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CHA Chiefs Come and Go as Plan Stalls

by Mary C. Piemonte 

 

New CHA CEO Michael Merchant at a Nov. 19 CHA Board meeting in the ABLA Homes public housing development. Photo by Mary C. Piemonte.

Michael Merchant, previously the city’s buildings commissioner, recently became the fifth CHA CEO since the inception of the Plan for Transformation, a multi-billion dollar effort to overhaul and redevelop family and senior public housing stock into mixed-income communities that began in 2000 and is now projected to conclude in 2015.

Merchant told RJ after the Nov. 19 CHA Board meeting at the Fosco Park Field house in the ABLA public housing complex that he was confident he would complete the Plan during his tenure.

“I have every intention of being here to finish out the Plan,” Merchant said. “With respect to the fact that there has been turnover in this position, there’s still consistency within the staff, consistency with what the mission is, and what the goal is. Our goal is to make sure that we have vibrant communities and safe and affordable housing. So, I’m here to push full forward.”

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Lawsuit Underway after Guilty Verdict in Burge Trial

by Mary C. Piemonte 

Former death-roll inmate Mark Clements and his attorneys are filing a civil suit next Tuesday against the city of Chicago in the aftermath of the guilty verdict of former Chicago Police Commander Jon Burge.

Mark Clements consoles the mother of incarcerated allege torture victim Marcus Wiggins, during a rally to jail former Chicago Police chief Jon Burge outside City Hall on May 24. Wiggins was allegedly tortured while in police custody at the age of 13. Photo by Mary C. Johns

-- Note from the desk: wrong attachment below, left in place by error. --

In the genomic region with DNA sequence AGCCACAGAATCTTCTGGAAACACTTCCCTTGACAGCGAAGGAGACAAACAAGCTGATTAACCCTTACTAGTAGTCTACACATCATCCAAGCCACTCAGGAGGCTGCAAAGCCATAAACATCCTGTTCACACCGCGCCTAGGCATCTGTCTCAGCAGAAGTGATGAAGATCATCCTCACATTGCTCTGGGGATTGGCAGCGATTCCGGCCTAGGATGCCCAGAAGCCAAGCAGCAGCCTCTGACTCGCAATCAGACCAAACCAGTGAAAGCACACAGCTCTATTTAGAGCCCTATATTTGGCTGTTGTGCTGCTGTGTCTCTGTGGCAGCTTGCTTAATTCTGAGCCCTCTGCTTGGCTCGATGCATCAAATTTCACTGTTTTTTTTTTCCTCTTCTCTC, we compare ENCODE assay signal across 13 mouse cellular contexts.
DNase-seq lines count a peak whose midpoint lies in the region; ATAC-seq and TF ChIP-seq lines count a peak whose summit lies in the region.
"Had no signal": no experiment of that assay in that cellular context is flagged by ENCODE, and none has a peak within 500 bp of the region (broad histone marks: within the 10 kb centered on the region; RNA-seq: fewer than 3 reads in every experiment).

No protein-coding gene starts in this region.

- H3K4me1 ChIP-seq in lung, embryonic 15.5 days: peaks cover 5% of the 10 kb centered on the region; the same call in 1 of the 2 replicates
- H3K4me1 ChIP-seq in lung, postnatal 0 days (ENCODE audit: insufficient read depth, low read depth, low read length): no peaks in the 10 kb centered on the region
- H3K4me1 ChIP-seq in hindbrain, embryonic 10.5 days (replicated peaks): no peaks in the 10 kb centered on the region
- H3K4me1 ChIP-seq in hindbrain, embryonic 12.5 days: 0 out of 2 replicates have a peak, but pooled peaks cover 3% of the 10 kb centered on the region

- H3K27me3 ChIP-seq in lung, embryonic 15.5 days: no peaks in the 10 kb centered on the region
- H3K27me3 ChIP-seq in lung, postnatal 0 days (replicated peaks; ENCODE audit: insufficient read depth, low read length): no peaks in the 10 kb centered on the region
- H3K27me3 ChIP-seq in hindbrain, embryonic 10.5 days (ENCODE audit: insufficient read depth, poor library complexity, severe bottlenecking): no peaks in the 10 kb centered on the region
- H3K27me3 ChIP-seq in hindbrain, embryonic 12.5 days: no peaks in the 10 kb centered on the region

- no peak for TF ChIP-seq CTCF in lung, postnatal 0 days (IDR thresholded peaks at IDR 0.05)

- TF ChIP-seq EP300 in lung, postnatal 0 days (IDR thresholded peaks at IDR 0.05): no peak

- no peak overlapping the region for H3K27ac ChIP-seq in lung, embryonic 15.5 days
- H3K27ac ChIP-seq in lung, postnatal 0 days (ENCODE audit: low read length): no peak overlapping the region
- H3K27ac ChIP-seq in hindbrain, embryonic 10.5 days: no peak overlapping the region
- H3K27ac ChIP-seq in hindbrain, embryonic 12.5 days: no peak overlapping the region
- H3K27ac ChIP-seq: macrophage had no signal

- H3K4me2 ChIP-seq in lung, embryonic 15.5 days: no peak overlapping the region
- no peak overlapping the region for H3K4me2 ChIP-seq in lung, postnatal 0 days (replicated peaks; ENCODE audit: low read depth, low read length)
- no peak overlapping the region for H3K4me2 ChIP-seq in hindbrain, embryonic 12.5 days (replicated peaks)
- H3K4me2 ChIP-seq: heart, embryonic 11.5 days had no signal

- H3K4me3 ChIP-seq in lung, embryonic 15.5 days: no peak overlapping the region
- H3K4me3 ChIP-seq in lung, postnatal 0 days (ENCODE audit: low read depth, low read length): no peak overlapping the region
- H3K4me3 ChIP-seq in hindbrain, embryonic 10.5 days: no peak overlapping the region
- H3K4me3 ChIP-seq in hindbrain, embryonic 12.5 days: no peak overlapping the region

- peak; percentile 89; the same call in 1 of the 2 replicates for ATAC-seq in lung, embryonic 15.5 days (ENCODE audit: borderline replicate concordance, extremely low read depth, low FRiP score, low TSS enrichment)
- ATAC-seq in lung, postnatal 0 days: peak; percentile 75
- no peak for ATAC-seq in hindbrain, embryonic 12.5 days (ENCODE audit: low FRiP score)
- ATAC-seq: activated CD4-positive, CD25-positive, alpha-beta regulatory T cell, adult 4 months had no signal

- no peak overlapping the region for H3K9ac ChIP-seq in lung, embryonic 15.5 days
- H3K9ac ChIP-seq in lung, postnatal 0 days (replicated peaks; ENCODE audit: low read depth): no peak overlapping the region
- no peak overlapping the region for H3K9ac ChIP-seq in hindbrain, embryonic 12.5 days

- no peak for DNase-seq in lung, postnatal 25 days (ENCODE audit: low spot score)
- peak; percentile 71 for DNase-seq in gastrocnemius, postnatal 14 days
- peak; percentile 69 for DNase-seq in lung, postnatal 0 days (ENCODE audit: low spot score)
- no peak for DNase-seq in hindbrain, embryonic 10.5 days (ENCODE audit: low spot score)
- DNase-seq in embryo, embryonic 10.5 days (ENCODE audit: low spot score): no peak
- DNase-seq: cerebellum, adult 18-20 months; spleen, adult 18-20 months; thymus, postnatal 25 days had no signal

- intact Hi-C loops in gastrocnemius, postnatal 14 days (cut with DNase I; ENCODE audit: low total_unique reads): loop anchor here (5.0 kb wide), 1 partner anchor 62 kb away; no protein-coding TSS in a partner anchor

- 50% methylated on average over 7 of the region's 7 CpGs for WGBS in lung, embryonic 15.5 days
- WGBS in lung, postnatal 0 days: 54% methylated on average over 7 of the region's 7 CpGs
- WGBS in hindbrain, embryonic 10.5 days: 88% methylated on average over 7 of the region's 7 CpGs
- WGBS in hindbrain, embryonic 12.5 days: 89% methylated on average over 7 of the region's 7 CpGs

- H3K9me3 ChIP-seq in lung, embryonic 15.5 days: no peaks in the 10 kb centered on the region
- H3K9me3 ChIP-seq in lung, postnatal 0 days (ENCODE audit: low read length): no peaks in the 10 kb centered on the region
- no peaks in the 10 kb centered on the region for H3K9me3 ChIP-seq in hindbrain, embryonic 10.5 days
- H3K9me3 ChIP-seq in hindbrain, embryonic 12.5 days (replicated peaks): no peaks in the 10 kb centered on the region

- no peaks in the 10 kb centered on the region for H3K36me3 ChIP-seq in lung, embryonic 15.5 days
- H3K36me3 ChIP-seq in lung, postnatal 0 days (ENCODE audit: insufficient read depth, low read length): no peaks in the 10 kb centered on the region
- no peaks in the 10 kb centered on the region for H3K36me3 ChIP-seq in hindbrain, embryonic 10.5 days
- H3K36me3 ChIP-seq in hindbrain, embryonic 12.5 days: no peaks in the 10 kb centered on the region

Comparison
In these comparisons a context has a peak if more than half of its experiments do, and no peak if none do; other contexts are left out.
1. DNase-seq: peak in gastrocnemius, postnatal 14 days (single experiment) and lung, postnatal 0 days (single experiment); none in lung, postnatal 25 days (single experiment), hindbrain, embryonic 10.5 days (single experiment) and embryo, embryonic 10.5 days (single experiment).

“We are currently suing [for] an unspecified amount. We will most likely be filing a civil lawsuit in the federal U.S. District Court this Tuesday,” Clements told Residents’ Journal on June 29, the day after a federal jury found Burge guilty of all three counts of obstruction of justice and perjury for lying in a civil lawsuit about the torture of murder and robbery suspects in his custody in the 1970s, 1980s and early 1990s.

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The CHA Plan Is Dead

by Ethan Michaeli, Publisher 

Janice Patton gave up on the Plan for Transformation a long time ago. Patton moved out of Robert Taylor Homes in 2000, the same year Mayor Richard M. Daley announced the Plan. The mayor promised that residents who moved out temporarily could return shortly, after the high-rises were demolished and replaced with new, ‘mixed-income’ communities. Patton didn’t go too far from Robert Taylor, settling in the neighborhood just south of where the development stood. Like most of those who moved out, she used a Section 8 certificate – now known as Housing Choice Voucher – to subsidize her rent in a relatively well-managed, new construction development. Unlike many of her former neighbors, Patton never expected to come back.

“I left it and kept on going,” she explained. “I thought, ‘Let me get into a good building so I don’t have to move from place to place.’”
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The Times They Are A’Changing

by Ethan Michaeli, Publisher 

The indictment and arrest of former Chicago Police Commander Jon Burge on October 21 is yet another indication that a complete transformation of American life is underway. Along with the presidential election, the indictment of Burge, who has long been suspected of torturing and abusing suspects in the 1980s, shows that the way politics have been conducted in this country for the past 30 years is over. Or to put it in other words, a new generation is stepping up, kicking tail and taking names.

US Attorney Patrick Fitzgerald (at podium) speaks about the indictment of former Chicago Police Commander Jon Burge on Oct. 21 while Robert Brent (from left), special agent in charge of the FBI’s Chicago office; Mark Templehof, chief of the criminal section of the civil rights division of the Department of Justice; and Jeffery Cramer, assistant US attorney, look on.
Photo by Anjuli Maniam